“We just arrived in Churchill today and from shore saw a beluga festival out near the edge of the bay along with Herring and Bonaparte gulls flying overhead indicating a feeding frenzy!” reported Sue Zajac this past week with her first Natural Habitat Arctic Summer group. Up North for another season of ever surprising wildlife encounters, Sue finds a way to uncover all the natural wonders this unique region has to offer. Assisted by local resident/guide Rhonda Reid, the pair have been scouring the tundra and Arctic waters to insure travelers leave no “Tern unstoned”…uh..rather “stone unturned. The former would not be good…those poor little guys have to fly a long way to get their capelin.
In the ponds adjacent to the grain silos the group viewed two -week old herring gull hatchlings nesting on a rock protected by surrounding water, as well as another pair of fledglings nearby. Lesser yellow legs and a female lesser scaup with seven chicks, short-billed dowitcher, red-necked phalarope and attacking Arctic terns suggesting a nest. A molting male greater scaup rounded out the birding extravaganza. The weather was windy and warm with a hint of rain. A background of grain dust filled the air as grain cars were unloaded to fill the towering elevators guarding the Churchill river. No grain container ships in port or on the horizon yet though a small barge left port, escorted by a tugboat. All eyes will be on the grain port this August through November to see how the lack of a grain commission affects the supply and demand of this inland seaport.
As Summer in the north progresses, wildflowers come and go like the tide. Fireweed, an everlasting sentinel, lines secluded dirt roads all throughout Churchill, Arctic avens, the initial sign of Spring have now mostly gone to seed as have many of the willows, hedysarum or Mackenzi sweet vetch, and purple Indian paintbrush color the tundra with shades of purple and red.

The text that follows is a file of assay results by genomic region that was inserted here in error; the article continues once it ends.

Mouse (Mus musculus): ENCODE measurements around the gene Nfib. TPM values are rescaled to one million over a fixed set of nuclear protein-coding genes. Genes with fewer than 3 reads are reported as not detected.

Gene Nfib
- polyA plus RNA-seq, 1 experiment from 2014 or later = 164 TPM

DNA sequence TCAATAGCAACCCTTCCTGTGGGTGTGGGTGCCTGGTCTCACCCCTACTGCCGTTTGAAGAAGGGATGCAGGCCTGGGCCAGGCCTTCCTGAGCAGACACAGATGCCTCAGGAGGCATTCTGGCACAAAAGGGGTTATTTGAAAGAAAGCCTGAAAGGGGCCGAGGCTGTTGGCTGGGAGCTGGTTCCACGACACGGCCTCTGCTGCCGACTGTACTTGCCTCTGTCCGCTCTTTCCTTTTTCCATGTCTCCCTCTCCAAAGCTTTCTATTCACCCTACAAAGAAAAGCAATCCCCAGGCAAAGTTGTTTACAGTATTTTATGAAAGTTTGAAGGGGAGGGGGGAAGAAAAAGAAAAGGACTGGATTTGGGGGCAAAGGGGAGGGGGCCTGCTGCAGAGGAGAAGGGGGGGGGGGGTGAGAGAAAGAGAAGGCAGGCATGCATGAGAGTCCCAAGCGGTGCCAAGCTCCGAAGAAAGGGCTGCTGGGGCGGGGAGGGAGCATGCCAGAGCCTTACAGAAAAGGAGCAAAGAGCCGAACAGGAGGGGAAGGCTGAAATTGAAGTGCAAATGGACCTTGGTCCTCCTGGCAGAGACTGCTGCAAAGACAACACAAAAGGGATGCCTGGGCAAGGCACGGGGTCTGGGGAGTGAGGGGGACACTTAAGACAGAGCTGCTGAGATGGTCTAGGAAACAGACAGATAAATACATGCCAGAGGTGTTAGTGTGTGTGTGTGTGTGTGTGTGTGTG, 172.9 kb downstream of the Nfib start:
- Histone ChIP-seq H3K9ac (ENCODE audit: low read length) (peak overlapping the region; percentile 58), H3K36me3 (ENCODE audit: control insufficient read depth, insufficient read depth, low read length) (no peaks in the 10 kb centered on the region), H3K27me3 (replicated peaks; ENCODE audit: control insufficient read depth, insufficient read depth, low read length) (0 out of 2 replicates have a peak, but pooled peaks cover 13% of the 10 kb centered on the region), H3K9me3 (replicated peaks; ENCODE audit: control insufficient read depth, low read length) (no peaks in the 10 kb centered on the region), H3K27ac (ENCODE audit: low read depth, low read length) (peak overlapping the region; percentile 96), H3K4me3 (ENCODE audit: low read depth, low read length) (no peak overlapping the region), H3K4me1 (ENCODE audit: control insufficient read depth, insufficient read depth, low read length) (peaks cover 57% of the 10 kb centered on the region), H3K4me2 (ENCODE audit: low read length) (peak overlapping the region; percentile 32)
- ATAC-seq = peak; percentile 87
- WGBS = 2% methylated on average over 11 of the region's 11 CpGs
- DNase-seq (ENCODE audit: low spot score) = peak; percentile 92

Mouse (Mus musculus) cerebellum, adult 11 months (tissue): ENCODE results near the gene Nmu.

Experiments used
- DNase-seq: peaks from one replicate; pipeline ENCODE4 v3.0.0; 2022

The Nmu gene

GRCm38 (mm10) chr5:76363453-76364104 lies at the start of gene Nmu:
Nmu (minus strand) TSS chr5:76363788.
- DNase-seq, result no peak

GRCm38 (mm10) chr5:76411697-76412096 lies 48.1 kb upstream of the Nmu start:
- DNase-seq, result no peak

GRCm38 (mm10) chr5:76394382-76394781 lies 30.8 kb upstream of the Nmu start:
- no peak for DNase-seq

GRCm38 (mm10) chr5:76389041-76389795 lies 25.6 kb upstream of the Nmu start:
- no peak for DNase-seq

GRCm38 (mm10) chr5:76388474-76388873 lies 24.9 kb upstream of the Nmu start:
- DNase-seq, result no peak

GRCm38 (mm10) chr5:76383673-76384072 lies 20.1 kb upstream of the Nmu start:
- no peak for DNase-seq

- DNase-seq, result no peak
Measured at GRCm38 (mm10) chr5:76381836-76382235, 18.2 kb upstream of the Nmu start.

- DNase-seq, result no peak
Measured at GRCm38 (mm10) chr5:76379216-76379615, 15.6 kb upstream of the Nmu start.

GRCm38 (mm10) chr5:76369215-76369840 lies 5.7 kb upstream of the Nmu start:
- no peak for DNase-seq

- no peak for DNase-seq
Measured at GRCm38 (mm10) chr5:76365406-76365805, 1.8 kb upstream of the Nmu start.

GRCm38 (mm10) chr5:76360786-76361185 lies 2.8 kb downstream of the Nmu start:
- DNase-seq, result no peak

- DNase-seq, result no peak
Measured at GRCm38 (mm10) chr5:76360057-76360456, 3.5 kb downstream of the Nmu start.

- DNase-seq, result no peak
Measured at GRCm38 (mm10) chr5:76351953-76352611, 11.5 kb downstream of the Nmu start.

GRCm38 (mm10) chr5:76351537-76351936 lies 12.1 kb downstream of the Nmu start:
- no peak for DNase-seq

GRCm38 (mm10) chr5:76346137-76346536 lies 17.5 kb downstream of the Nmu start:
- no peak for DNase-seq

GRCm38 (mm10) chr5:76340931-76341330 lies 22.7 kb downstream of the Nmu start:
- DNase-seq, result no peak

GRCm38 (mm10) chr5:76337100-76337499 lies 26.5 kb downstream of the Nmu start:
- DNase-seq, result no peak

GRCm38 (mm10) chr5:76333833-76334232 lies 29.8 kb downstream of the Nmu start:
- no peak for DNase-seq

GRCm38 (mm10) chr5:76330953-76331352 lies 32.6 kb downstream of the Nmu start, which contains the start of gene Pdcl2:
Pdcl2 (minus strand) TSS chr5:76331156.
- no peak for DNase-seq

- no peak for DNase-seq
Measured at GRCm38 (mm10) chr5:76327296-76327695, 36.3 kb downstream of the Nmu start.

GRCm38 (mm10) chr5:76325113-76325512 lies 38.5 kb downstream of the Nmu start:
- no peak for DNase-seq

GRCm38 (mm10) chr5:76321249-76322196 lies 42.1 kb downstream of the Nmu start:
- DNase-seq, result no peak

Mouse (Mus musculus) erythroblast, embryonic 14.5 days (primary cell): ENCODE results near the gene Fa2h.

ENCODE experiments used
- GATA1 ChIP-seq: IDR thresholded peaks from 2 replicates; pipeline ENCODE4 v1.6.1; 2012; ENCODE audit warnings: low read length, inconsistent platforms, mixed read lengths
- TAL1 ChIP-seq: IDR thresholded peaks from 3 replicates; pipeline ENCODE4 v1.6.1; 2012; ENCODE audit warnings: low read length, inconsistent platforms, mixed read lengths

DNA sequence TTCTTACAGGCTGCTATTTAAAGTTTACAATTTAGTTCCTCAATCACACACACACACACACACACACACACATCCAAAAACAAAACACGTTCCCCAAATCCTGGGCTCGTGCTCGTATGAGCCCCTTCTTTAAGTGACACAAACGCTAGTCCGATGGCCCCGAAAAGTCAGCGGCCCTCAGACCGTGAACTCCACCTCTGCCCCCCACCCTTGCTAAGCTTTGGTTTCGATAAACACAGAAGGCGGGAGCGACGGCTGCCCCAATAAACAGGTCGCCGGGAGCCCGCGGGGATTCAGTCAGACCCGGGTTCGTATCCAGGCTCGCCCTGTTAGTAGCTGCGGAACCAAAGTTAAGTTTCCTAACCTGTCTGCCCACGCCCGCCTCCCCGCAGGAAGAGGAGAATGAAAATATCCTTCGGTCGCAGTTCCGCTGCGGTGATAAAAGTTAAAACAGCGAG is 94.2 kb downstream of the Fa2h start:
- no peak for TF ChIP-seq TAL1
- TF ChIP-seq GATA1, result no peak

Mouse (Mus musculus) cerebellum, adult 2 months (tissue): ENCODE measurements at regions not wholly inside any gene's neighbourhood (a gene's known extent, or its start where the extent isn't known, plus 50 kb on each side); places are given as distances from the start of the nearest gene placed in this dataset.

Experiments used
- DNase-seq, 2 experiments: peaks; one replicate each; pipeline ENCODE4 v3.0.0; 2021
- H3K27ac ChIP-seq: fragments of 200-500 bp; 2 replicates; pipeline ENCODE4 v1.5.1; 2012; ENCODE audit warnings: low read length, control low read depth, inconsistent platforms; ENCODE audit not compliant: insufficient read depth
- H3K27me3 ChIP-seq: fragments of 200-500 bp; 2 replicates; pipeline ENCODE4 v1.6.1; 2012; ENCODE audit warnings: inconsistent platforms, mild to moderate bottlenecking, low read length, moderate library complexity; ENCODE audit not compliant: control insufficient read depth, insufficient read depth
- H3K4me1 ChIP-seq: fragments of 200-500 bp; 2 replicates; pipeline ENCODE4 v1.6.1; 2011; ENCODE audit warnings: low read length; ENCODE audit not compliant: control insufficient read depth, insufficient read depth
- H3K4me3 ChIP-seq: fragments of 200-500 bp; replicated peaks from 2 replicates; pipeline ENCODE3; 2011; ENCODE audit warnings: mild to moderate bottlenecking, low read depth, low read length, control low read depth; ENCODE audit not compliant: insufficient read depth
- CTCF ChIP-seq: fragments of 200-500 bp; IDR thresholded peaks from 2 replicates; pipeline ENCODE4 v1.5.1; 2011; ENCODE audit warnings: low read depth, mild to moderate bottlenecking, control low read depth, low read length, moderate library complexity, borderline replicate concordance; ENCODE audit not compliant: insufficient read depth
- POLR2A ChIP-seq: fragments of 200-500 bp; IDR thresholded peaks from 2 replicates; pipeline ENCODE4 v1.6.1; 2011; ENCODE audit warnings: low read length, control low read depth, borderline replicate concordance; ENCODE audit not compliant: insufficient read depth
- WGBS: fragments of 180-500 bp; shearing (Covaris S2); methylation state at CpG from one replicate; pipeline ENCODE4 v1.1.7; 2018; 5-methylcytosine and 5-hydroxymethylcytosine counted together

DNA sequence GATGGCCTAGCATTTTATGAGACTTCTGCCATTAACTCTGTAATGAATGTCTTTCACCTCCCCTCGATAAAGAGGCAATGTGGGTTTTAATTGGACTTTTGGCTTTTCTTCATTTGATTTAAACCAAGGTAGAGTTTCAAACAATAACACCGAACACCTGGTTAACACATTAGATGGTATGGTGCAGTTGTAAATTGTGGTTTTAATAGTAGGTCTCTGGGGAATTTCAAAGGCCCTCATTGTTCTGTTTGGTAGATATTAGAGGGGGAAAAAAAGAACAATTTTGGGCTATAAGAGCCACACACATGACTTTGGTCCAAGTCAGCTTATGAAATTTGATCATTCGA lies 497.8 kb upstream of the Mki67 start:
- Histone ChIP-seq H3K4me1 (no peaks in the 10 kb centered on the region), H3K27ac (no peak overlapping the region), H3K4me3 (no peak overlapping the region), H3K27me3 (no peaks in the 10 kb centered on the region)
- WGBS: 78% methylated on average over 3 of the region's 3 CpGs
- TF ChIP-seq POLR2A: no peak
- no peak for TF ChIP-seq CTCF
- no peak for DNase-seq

Hedysarum or Mackenzi sweet vetch…one of Churchill’s prize wildflowers.
Arrival in Churchill began with a visit down to the shore of the Hudson Bay near the inukshuk behind the town complex. After a long train excursion from Winnipeg, the travelers were content with settling into the northern pace and feeling the ground. The serenity of the Hudson Bay does this better than any other place.
Guide Sue and travelers walked the beach on the Hudson Bay.Photo Rhonda Reid
Day one in Churchill was an adventure out on the water aboard the Sea North 2, a 30 passenger viewing craft made to go around ice flows. The sea north gives people a view above the water and has a front and rear deck for photography. Although one cannot getas close to the beluga’s as you would aboard the zodiacs, this is made for getting clear more interesting photos. The boat is also used to transport the groups across river to fort Prince of Wales. The group made the trip and luckily was prepared with bug nets as the mosquitos were out in full force. when you experience a remote environment you have to take the good with the bad. This is not a zoo where the climate can be made to order. A taste of the real thing , even when annoying, can make the experience everlasting.